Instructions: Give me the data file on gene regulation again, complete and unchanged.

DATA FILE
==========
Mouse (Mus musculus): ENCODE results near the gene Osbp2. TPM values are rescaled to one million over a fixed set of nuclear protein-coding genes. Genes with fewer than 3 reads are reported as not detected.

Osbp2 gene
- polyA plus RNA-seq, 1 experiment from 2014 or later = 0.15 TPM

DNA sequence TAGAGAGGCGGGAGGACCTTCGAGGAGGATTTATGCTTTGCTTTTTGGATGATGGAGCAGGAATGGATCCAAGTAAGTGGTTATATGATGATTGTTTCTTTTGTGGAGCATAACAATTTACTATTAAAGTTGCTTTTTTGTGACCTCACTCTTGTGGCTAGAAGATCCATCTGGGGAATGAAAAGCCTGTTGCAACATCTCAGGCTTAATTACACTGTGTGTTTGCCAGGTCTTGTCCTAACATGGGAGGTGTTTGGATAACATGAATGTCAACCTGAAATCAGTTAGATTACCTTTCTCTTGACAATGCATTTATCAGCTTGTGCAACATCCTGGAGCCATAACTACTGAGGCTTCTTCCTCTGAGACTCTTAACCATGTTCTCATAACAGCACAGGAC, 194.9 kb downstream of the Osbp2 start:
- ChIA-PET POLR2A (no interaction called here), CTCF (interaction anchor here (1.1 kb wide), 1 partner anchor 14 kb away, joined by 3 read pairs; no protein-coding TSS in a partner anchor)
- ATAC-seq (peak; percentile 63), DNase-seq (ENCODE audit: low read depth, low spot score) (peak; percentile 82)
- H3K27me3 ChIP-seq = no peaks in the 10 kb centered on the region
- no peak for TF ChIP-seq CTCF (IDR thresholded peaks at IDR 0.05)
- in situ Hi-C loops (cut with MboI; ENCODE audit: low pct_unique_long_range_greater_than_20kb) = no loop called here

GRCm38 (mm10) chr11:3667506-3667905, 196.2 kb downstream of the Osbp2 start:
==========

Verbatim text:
Mouse (Mus musculus): ENCODE results near the gene Osbp2. TPM values are rescaled to one million over a fixed set of nuclear protein-coding genes. Genes with fewer than 3 reads are reported as not detected.

Osbp2 gene
- polyA plus RNA-seq, 1 experiment from 2014 or later = 0.15 TPM

DNA sequence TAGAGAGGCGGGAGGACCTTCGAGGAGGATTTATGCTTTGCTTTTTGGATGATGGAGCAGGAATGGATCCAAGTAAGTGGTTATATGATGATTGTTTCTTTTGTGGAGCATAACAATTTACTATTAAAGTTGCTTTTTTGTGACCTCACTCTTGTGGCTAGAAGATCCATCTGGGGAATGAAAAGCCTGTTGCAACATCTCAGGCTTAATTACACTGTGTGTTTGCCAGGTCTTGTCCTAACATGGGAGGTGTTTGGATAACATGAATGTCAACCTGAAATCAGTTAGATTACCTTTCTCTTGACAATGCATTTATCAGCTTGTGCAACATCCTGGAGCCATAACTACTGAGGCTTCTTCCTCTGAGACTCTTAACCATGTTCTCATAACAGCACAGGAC, 194.9 kb downstream of the Osbp2 start:
- ChIA-PET POLR2A (no interaction called here), CTCF (interaction anchor here (1.1 kb wide), 1 partner anchor 14 kb away, joined by 3 read pairs; no protein-coding TSS in a partner anchor)
- ATAC-seq (peak; percentile 63), DNase-seq (ENCODE audit: low read depth, low spot score) (peak; percentile 82)
- H3K27me3 ChIP-seq = no peaks in the 10 kb centered on the region
- no peak for TF ChIP-seq CTCF (IDR thresholded peaks at IDR 0.05)
- in situ Hi-C loops (cut with MboI; ENCODE audit: low pct_unique_long_range_greater_than_20kb) = no loop called here

GRCm38 (mm10) chr11:3667506-3667905, 196.2 kb downstream of the Osbp2 start: